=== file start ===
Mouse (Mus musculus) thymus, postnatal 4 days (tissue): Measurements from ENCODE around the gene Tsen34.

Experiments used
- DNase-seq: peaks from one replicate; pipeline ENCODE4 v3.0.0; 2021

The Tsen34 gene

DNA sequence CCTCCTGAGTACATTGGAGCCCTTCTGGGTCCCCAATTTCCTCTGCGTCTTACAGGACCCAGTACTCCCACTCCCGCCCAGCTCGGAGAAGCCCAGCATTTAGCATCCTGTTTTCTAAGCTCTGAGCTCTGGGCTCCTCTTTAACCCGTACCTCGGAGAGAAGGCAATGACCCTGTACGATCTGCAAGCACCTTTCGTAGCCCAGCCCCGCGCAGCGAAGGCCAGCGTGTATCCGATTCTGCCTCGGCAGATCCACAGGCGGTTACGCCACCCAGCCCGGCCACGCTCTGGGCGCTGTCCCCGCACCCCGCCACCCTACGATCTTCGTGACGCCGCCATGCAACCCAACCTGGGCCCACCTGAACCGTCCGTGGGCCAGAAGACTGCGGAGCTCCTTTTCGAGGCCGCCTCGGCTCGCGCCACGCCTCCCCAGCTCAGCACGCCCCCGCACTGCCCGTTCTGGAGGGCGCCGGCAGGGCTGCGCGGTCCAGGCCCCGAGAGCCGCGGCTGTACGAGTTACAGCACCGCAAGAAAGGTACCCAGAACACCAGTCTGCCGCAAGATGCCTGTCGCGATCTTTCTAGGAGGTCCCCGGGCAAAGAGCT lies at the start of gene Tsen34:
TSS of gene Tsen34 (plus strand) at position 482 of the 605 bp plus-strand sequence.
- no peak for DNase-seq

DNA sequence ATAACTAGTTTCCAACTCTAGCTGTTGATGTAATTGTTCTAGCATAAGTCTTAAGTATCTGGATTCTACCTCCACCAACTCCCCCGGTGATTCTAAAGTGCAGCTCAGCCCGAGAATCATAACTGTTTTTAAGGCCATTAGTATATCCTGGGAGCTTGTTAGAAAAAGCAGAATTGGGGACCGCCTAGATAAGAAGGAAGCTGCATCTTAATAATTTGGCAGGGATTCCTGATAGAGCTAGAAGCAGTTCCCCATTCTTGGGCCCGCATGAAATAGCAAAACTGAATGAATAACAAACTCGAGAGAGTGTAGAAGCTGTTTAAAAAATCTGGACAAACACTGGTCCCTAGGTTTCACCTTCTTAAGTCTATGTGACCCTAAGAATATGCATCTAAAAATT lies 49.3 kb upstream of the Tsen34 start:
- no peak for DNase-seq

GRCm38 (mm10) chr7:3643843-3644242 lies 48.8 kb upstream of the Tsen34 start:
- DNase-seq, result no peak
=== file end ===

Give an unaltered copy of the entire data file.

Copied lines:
Mouse (Mus musculus) thymus, postnatal 4 days (tissue): Measurements from ENCODE around the gene Tsen34.

Experiments used
- DNase-seq: peaks from one replicate; pipeline ENCODE4 v3.0.0; 2021

The Tsen34 gene

DNA sequence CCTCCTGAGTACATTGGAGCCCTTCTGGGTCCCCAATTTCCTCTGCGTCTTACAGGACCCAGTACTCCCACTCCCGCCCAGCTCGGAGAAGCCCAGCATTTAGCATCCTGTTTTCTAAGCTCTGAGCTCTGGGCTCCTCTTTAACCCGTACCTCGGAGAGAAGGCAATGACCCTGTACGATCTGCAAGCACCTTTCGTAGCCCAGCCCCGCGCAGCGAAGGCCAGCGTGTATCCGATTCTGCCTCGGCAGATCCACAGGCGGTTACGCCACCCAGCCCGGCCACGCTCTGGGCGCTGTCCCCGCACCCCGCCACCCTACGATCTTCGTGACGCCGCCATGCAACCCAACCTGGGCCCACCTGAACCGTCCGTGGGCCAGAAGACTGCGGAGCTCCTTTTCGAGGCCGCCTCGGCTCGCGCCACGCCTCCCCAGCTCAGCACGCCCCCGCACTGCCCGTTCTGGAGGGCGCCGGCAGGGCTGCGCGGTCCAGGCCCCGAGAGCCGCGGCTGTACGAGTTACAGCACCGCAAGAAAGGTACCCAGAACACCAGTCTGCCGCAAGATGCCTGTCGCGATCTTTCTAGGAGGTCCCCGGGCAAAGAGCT lies at the start of gene Tsen34:
TSS of gene Tsen34 (plus strand) at position 482 of the 605 bp plus-strand sequence.
- no peak for DNase-seq

DNA sequence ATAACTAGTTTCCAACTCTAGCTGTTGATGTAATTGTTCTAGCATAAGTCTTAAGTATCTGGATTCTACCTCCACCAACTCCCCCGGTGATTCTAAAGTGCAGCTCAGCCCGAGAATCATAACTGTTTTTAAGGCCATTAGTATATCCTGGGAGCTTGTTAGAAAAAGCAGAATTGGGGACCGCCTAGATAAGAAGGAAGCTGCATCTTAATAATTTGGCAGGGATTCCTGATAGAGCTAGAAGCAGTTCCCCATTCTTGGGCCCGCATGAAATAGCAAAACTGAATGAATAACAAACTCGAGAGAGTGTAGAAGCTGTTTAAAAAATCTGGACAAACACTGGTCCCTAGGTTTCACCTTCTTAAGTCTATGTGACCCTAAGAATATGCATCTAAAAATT lies 49.3 kb upstream of the Tsen34 start:
- no peak for DNase-seq

GRCm38 (mm10) chr7:3643843-3644242 lies 48.8 kb upstream of the Tsen34 start:
- DNase-seq, result no peak